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Fridays at Five Classic Film Series: Four Great Romantic Comedies


In the spirit of Valentine’s Day in the month of February the Montauk Library’s Fridays at Five Classic Film Series will feature four of Hollywood’s best loved romantic comedies: IT HAPPENED ONE NIGHT (Feb. 3); BRINGING UP BABY (Feb.10); NINOTCHKA (Feb. 17) and THE LADY EVE (Feb. 24).  Though romantic comedies, all have won numerous distinctions and were selected  for preservation in the National Film Registry of the Library of Congress as “culturally, historically, or aesthetically significant.”

First in the series on Friday, February 3 at 5 pm:

It Happened One Night. 1932. Frank Capra, directorb/w. 1 hr. 45 min.

After pampered debutante Ellen Andrews (Claudette Colbert) eloped with a fortune-hunter, her wealthy father insists that the marriage be annulled. Running away to reunite with her new husband, Ellie boards a Greyhound bus heading to NYC. When reporter Peter Warne (Clark Gable), recognizes her, he threatens to contact her father about her whereabouts unless she lets him write an exclusive story about her. As they deal with misadventures on the road, Ellie gradually loses her disdain for Peter and vice versa.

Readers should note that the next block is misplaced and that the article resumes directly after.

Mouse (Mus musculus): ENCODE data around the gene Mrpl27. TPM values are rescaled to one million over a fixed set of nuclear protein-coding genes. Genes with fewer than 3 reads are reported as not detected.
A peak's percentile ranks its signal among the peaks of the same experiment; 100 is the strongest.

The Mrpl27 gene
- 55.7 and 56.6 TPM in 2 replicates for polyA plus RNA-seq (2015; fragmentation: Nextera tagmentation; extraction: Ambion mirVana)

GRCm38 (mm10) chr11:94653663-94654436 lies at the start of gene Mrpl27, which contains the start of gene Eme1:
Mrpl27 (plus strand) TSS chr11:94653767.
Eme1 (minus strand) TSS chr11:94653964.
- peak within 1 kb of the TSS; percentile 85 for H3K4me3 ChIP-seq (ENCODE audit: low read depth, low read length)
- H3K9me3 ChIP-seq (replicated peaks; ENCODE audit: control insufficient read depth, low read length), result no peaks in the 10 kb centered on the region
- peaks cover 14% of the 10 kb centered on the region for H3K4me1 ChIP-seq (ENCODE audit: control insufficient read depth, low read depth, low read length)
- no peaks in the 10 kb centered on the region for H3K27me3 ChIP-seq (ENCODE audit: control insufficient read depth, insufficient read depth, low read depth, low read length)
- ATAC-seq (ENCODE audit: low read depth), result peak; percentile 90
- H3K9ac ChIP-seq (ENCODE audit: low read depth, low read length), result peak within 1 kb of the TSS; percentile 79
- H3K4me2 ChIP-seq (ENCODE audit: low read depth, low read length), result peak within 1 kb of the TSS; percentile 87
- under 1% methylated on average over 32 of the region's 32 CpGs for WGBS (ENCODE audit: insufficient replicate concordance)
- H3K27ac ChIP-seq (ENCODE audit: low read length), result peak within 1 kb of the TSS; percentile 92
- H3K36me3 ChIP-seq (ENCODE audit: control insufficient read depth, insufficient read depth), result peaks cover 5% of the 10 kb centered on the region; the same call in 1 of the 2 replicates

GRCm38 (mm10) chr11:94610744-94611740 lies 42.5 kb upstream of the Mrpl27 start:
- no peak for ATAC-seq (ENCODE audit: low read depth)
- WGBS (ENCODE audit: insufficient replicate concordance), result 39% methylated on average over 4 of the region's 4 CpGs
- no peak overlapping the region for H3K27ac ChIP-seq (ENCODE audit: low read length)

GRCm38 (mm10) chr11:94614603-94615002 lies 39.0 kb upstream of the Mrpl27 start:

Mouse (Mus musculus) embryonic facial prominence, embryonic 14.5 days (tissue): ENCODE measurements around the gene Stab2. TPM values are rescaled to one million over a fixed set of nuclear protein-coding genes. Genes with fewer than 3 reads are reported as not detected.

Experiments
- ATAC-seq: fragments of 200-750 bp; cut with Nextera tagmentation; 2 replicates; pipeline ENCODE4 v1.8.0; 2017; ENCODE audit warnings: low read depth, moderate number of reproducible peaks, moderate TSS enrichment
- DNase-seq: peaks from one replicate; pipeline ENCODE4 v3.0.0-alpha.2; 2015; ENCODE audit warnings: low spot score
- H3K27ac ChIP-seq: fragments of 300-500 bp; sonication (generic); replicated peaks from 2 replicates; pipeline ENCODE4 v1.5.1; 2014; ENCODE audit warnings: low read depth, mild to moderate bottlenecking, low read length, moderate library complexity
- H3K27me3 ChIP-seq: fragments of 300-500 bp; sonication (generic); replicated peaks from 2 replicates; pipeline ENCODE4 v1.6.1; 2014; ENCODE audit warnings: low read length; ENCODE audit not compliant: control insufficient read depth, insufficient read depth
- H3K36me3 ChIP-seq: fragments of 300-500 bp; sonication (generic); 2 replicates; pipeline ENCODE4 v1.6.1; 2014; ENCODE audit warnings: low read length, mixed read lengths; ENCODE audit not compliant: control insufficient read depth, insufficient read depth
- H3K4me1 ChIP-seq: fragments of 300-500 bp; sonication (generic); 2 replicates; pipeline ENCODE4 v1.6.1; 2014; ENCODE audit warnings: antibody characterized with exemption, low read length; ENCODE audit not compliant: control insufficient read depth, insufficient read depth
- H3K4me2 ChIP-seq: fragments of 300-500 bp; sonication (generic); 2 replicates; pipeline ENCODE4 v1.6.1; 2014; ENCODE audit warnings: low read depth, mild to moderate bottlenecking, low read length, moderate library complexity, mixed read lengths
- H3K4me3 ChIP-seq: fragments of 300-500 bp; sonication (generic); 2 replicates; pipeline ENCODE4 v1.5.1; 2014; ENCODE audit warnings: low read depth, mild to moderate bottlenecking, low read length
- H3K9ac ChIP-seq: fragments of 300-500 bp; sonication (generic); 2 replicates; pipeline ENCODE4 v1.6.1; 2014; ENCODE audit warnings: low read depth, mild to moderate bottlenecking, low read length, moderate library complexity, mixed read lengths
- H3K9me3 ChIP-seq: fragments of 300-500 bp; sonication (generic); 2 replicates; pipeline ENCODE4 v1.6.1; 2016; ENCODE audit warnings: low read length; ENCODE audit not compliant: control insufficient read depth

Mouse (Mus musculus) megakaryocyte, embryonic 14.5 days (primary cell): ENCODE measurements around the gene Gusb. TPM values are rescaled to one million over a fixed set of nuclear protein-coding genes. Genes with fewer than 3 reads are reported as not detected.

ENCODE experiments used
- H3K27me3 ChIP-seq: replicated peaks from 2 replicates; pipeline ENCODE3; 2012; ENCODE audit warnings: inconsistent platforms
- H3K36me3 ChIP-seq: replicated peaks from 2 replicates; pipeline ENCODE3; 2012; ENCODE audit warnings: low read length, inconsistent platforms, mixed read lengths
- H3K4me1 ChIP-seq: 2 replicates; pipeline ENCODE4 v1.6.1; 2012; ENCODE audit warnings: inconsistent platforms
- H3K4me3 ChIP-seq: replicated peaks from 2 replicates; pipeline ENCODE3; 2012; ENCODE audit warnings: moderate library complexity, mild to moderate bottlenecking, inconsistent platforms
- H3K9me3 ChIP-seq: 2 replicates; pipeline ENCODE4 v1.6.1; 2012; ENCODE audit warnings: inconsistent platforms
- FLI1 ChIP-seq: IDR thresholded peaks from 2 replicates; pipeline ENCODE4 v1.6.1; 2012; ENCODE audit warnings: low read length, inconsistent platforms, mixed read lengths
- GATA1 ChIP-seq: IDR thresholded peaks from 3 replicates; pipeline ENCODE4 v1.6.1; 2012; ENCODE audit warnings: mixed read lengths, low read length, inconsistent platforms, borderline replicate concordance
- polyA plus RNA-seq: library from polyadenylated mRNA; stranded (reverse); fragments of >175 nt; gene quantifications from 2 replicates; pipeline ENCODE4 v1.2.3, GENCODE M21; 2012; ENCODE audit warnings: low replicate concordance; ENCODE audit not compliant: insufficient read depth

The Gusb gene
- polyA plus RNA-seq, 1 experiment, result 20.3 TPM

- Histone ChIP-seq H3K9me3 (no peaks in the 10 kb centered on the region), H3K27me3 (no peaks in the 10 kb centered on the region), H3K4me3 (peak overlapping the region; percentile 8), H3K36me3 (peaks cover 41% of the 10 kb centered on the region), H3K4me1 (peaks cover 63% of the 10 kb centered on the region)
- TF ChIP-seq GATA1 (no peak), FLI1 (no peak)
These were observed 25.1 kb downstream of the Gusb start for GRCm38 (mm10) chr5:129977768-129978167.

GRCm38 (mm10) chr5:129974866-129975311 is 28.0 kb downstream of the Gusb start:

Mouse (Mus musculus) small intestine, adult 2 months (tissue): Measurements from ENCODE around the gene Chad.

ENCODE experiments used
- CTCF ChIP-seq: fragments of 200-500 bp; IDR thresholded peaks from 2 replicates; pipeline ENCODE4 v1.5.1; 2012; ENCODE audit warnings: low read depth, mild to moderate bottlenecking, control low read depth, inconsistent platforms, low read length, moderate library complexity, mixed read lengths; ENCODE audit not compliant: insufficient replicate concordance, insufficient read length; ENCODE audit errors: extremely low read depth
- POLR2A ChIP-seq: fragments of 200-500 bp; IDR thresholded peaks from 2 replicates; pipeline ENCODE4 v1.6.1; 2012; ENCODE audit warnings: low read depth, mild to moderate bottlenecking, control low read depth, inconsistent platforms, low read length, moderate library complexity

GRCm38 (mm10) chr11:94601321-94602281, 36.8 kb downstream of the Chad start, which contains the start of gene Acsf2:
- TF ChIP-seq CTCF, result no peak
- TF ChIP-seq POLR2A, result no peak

Friday, February 10: Bringing Up Baby. 1938. Howard Hawks, director. b/w 1 hr. 42 min.

Bringing Up Baby is a screwball comedy starring Katharine Hepburn as the scatter-brained Susan Vance and Cary Grant as the eccentric paleontologist David Huxley. The romantic comedy has gained acclaim from critics and audiences for its zany antics and pratfalls, absurd situations, miscommunication, perfect comic timing and zany characters.

Friday, February 17: Ninotchka. 1939.  Ernst Lubitsch, director. b/w 1 hr. 50 min.

Ninotchka is a romantic comedy starring Greta Garbo as Nina Ivanovna “Ninotchka” Yakushova, and Melvyn Douglas as Count Léon d’Algout. Best summarized by Melchior Lengyel: “Russian girl saturated with Bolshevist ideals goes to fearful, capitalistic, monopolistic Paris. She meets romance and has an uproarious good time. Capitalism not so bad, after all.”

Friday, February 24: The Lady Eve. 1941. Preston Sturges, director.b/w 1 hr. 34 min.

The Lady Eve is a  screwball comedy written and directed by Preston Sturges starring Barbara Stanwyck as Jean Harrington, aka “Lady Eve Sidwich” and Henry Fonda as Charles “Hopsie” Pike.  A mismatched couple meet on board an ocean liner where Jean and her father, “Colonel” Harrington (Charles Coburn) are a father-daughter tag team of professional gamblers. They set their sights on the wealthy but unworldly Charles Pike. Though Jean and “Hopsie” – as she dubs him – fall in love, on their honeymoon Charles is unforgiving when he learns the truth about Jean’s past. Heart-broken and angry, Jean finds a brilliant way to take revenge. 




Montauk, NY 11954 United States